Jackson v CNV Ltd ET/2600377/11
Date added: 1 March 2012
religion or belief discrimination | jewellery
In this case, an employee claimed that she had suffered discrimination on the ground of religion or belief when she was asked to remove from view a necklace that had religious connotations.
Employers can lawfully prohibit jewellery at the workplace where they have a legitimate and justifiable reason for doing so, for example for health and safety reasons.
However, it is sensible for employers to have a flexible approach to issues involving dress codes and religious requirements, as this can help foster good workplace relations and avoid disputes.
Ms Jackson was employed as a weekend cook by CNV Ltd, which operates three care homes. She was based at a home in Bromley. The tribunal later found that she “did not take kindly” to being given instructions, and took even less kindly to criticism. She was eventually dismissed for misconduct, and brought several tribunal claims, including discrimination on the ground of religion or belief.
The tribunal found that, at some point in September or October 2010, Ms Jackson and her manager, Mrs Lee, had been sitting in an office discussing menus. Mrs Lee had noticed that Ms Jackson was wearing a necklace. Ms Jackson’s evidence was that the following exchange had taken place:
Mrs Lee: “What’s that?”
Ms Jackson: “It is my religion. Don’t go there. It was given to me by my mother before she died. ”
Mrs Lee: “What’s your religion?”
Ms Jackson: “Catholic. ”
Mrs Lee: “Tuck it in so it can’t be seen. ”
Ms Jackson said that she had not taken off the necklace, and at no point in her evidence did she suggest that she had been asked or instructed to remove it. However, during her closing submissions, she asserted that Mrs Lee had asked her to take off the necklace.
The tribunal found Ms Jackson to be a “most unsatisfactory witness”. In contrast, the company’s witnesses gave “clear, concise and straightforward” evidence. As a result, where there was a conflict of evidence, the tribunal preferred the evidence given by the company’s witnesses.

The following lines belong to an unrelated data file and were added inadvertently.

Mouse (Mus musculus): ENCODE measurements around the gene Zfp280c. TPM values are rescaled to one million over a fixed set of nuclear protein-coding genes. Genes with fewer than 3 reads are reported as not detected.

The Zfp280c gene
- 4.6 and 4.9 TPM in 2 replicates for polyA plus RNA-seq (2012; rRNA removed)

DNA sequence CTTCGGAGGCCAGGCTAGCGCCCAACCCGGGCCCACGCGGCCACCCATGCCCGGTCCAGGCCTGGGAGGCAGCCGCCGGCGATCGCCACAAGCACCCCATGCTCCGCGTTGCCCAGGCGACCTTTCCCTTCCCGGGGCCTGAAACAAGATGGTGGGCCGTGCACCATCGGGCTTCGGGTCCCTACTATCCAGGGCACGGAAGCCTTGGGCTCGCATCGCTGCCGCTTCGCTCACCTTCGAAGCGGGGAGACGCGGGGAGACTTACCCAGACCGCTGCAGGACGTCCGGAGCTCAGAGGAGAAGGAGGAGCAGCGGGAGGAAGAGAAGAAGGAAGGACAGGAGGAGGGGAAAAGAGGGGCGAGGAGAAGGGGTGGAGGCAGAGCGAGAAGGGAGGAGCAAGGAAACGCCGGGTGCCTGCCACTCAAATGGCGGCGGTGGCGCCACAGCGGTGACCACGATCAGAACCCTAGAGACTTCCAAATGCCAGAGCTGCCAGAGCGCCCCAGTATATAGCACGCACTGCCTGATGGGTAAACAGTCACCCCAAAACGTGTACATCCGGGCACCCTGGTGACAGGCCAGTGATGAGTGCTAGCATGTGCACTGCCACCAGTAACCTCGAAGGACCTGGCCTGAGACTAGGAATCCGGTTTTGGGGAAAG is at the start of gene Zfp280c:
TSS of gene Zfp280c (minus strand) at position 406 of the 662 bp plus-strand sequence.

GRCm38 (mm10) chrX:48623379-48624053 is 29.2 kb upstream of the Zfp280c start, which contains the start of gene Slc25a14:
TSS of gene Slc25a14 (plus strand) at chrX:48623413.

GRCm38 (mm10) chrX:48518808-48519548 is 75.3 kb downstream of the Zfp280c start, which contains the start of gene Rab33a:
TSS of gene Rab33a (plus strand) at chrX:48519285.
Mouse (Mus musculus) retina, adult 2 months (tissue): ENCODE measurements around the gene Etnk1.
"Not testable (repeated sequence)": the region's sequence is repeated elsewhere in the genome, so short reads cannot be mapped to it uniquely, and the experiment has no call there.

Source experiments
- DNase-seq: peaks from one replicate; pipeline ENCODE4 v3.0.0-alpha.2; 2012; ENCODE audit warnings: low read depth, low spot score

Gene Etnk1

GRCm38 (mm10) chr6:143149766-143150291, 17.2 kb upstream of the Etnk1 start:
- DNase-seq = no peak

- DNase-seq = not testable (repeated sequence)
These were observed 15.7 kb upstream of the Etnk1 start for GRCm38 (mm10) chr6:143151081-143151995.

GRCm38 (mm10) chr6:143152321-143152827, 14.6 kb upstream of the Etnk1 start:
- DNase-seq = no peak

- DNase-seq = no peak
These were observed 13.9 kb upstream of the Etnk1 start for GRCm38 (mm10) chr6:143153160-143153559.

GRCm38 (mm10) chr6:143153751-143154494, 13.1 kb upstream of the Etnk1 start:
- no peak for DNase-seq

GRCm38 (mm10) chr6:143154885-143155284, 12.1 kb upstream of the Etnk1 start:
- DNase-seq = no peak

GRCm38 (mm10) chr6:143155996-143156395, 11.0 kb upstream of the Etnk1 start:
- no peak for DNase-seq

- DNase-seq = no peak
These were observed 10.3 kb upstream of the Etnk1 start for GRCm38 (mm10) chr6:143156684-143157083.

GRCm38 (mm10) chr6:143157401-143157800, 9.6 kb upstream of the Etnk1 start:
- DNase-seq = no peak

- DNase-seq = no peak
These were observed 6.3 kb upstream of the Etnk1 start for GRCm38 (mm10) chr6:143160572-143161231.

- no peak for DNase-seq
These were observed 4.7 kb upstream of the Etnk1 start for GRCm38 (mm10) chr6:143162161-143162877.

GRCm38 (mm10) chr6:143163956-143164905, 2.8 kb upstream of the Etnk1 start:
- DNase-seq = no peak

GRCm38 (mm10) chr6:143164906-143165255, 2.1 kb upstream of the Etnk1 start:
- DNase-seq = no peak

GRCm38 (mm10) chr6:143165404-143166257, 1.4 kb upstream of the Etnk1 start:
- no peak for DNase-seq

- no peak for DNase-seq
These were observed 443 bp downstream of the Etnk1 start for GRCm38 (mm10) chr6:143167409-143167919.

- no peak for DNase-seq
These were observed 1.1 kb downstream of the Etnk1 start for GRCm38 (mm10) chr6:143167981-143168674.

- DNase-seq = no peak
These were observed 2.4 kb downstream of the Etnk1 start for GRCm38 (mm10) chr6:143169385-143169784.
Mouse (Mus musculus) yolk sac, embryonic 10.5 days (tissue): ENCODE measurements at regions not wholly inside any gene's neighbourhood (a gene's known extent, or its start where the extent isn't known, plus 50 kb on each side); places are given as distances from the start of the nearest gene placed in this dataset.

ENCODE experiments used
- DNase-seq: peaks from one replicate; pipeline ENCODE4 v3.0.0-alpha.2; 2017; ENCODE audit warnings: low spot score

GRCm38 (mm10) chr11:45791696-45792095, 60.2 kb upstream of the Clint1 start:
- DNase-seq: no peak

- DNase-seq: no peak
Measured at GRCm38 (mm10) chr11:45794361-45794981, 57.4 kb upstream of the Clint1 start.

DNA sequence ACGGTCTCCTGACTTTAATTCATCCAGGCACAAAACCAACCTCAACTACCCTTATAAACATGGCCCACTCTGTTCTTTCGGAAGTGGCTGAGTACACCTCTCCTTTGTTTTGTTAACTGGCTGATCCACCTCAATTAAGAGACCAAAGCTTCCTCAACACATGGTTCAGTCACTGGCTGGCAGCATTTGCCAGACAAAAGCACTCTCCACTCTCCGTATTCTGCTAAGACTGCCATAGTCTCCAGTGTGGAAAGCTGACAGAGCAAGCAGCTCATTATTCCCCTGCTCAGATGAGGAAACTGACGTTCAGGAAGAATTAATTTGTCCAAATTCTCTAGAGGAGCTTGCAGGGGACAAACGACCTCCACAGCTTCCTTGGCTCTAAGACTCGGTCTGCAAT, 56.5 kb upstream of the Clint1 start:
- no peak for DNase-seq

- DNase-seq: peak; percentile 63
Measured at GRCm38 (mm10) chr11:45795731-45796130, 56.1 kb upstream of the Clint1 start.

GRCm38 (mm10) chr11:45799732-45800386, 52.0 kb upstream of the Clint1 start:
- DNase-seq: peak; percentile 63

The tribunal noted that it was apparent from Ms Jackson’s demeanour that she took “great exception” to Mrs Lee’s referring to her treasured necklace as “that”. The tribunal found that, at the time of the incident, Ms Jackson and Mrs Lee had been sitting “some feet” from each other, on opposite sides of the desk. The tribunal thought it “unlikely in the extreme” that any person viewing the necklace at that distance would have been aware that it had any religious connotations, given that it was “barely larger than a 2p coin”.
The tribunal found that it was common for catering establishments, for health and safety reasons, to prohibit employees from wearing jewellery, although it appears that the company permitted employees to wear a wedding band and ear studs. Taking Ms Jackson’s evidence “at its highest”, the tribunal could see no act or omission by Mrs Lee during the incident that could be considered to be a detriment capable of being discrimination on the ground of religion.
The tribunal held that the appropriate hypothetical comparator would have the same characteristics as Ms Jackson, but would be wearing a necklace that did not have any religious connotations. The tribunal was confident that the company would have treated this comparator in precisely the same way as it had treated Ms Jackson, or even in less considerate a manner. The tribunal considered it highly likely that the company would not have permitted the comparator to continue to wear a necklace that had no religious connotations.
The tribunal dismissed Ms Jackson’s claim of religion or belief discrimination, along with all of her other claims.